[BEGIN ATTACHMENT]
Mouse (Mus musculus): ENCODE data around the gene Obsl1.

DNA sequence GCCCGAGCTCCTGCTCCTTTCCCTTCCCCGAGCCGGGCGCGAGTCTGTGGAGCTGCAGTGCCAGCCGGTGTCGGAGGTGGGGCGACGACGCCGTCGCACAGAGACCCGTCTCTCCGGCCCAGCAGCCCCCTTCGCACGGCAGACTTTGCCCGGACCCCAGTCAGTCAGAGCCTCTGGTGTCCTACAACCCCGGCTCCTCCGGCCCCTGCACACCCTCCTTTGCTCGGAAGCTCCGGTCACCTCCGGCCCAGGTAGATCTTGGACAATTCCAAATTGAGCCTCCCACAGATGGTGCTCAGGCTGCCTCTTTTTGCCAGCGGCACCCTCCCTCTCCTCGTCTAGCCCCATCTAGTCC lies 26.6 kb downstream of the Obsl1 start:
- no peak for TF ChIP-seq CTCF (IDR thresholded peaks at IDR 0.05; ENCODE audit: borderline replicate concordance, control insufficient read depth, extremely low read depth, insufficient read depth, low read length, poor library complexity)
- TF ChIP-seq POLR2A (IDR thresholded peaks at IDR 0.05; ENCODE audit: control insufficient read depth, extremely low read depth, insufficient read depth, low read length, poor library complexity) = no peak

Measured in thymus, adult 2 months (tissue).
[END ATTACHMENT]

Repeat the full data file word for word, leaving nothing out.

Mouse (Mus musculus): ENCODE data around the gene Obsl1.

DNA sequence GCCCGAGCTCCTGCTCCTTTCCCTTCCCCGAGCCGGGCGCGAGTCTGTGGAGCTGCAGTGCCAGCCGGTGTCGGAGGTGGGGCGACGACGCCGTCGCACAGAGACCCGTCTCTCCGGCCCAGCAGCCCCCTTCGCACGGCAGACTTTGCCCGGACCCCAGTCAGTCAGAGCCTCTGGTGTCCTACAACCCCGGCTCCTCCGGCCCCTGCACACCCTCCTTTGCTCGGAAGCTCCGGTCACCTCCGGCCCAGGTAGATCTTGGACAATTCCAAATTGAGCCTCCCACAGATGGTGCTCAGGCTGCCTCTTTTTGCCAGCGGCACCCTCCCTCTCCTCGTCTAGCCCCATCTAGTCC lies 26.6 kb downstream of the Obsl1 start:
- no peak for TF ChIP-seq CTCF (IDR thresholded peaks at IDR 0.05; ENCODE audit: borderline replicate concordance, control insufficient read depth, extremely low read depth, insufficient read depth, low read length, poor library complexity)
- TF ChIP-seq POLR2A (IDR thresholded peaks at IDR 0.05; ENCODE audit: control insufficient read depth, extremely low read depth, insufficient read depth, low read length, poor library complexity) = no peak

Measured in thymus, adult 2 months (tissue).